In contrast to Amazon's infrastructure-as-a-service approach, Microsoft is layering Windows tools and services atop an easy-to-build cloud infrastructure.
The Outback Steakhouse chain offers an appetizer, the Bloomin’ Onion, a large Vidalia onion cut to resemble the petals of a flower, dipped in egg batter and deep-fried, then served with a dip. The Bloomin’ Onion has almost as many calories as the fatted calf and, if anything, is more popular.
Outback wanted to promote its restaurants in a way that would encourage visitors in the midst of a recession, but the company lacked a marketing budget late in the year to fund the usual campaign. Instead, Outback created a Facebook application that gave away a coupon for a Bloomin’ Onion in exchange for the email address and zip code of the applicant. By getting the zip code, Outback was able to follow up and offer guidance on the nearest Outback restaurant to the coupon holder.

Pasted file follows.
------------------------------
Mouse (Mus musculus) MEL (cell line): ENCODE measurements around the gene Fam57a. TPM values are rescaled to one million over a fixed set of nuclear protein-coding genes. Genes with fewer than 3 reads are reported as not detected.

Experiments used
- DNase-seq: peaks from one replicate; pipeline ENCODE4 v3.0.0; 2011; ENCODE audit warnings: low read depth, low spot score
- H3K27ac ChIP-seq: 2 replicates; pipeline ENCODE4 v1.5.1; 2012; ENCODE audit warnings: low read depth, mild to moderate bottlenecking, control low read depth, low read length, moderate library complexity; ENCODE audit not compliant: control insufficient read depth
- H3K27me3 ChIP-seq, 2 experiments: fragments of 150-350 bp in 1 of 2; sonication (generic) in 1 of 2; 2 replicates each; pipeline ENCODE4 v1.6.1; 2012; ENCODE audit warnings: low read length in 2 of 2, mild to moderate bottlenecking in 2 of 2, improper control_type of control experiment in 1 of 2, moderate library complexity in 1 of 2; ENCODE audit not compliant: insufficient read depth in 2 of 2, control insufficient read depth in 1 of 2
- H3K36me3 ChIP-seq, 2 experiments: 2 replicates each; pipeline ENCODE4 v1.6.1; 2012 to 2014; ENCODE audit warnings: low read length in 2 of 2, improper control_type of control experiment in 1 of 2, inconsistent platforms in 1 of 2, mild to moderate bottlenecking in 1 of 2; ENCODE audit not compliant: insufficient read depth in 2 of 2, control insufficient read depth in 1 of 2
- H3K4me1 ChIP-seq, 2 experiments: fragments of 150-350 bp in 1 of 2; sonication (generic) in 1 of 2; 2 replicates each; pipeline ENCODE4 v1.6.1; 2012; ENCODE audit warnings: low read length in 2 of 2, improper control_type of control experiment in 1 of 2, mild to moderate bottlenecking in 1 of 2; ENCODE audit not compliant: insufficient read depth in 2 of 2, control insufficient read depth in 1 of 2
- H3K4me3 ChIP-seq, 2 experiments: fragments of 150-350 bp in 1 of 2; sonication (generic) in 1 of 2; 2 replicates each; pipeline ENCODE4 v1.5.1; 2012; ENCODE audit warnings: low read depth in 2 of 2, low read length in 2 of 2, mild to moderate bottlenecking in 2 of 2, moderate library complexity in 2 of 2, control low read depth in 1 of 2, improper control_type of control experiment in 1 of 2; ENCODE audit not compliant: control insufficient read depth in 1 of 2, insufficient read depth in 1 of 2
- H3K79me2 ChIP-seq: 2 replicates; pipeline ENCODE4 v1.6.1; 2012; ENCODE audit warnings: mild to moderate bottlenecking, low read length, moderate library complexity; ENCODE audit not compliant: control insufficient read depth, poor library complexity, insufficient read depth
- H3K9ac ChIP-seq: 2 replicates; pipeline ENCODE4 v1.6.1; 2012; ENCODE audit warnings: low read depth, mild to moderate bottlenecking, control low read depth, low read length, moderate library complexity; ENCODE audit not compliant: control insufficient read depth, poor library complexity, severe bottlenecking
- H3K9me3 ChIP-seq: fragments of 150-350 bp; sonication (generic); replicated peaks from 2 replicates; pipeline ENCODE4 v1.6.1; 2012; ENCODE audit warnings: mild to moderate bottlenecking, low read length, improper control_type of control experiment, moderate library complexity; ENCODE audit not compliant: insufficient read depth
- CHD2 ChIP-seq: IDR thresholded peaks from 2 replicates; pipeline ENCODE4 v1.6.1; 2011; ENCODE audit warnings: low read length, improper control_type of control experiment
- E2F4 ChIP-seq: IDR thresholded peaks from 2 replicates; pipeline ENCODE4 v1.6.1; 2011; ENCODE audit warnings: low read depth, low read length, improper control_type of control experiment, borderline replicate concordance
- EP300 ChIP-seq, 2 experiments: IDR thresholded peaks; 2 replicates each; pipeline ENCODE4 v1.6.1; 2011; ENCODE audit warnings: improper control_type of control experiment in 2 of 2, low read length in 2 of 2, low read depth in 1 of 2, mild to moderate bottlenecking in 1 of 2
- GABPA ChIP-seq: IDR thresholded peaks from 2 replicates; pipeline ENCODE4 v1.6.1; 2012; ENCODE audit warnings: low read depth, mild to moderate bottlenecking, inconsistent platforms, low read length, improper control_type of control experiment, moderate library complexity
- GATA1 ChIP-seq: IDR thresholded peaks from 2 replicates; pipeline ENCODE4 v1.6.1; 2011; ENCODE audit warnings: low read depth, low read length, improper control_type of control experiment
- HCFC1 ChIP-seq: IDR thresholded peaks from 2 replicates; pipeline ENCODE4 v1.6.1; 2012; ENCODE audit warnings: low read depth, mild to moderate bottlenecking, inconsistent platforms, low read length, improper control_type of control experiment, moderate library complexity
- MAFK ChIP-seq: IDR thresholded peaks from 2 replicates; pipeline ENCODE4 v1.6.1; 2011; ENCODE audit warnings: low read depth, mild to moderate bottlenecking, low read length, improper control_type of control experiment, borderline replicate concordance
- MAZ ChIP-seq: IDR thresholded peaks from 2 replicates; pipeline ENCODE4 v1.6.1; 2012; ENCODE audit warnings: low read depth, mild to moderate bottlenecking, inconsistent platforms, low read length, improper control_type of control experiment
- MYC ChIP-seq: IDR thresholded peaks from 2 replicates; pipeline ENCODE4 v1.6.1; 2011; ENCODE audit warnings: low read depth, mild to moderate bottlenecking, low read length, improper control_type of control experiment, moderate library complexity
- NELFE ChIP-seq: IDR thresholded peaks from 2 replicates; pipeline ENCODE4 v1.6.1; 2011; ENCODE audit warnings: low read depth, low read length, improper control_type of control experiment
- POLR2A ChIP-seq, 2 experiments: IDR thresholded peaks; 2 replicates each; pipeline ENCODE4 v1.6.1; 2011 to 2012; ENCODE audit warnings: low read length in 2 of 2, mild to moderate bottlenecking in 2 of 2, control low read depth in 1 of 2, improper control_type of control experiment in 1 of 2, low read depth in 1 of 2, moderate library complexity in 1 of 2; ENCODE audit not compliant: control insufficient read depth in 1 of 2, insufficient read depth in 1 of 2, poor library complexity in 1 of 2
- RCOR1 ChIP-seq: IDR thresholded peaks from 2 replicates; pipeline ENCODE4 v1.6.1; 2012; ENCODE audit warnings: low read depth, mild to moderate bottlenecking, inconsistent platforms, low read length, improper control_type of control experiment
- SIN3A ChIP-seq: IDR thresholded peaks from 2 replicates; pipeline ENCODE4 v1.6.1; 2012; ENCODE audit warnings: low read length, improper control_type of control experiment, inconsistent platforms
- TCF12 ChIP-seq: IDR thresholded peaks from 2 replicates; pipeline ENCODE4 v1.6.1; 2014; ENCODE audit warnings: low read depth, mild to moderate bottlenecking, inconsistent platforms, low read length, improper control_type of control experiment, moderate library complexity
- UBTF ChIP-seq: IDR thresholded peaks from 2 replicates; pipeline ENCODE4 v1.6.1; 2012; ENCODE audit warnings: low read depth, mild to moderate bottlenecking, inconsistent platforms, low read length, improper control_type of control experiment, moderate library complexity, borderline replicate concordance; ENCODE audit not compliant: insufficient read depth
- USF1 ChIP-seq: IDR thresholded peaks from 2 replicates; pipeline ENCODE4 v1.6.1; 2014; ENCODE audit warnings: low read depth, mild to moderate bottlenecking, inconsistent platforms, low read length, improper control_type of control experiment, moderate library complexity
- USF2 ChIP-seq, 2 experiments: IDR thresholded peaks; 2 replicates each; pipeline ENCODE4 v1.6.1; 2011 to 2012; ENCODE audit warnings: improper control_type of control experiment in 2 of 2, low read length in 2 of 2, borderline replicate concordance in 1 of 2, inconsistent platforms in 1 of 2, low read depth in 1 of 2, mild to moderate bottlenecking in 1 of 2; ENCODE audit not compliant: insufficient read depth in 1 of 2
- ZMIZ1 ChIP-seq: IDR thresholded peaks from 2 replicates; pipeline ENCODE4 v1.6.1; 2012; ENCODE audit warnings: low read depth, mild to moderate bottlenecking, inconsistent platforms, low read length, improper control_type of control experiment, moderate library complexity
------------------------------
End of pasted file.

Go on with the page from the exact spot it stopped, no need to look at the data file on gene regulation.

The application was created and run in Microsoft’s Azure cloud while it was still in technology preview last year during October and November. The Outback marketers were hoping for a low-cost, viral campaign to increase traffic to the restaurants. Once appetites were whetted with the Bloomin’ Onion, customers would be sure to spend. They included a "share this offer with friends on Facebook" button.
The short-term campaign had the goal of distributing 500,000 coupons by the end of 2009. In its fifth week of existence, it passed the 670,000 mark. Prior to the C# and Azure toolkits that Microsoft made available for developing Facebook apps last year, it would have been harder for Outback to quickly create and launch the coupon promotion. With the right tools, an application could be produced quickly and deployed to leverage another cloud application.
“You want to be a marketer, not a racker and stacker or a plumber. In this sort of thing, the cloud can be extremely useful,” said Abraham Pachikara, Microsoft’s U.S. cloud computing adoption lead, in a talk at the Cloud Computing Conference & Expo in Santa Clara, Calif., last week.
IT Service Management Must EvolveThe idea of technology being delivered as a service appeals to the 409 IT pros responding to our Service-Oriented IT Survey. But cloud providers are competing for that work, and CIOs are being selective.
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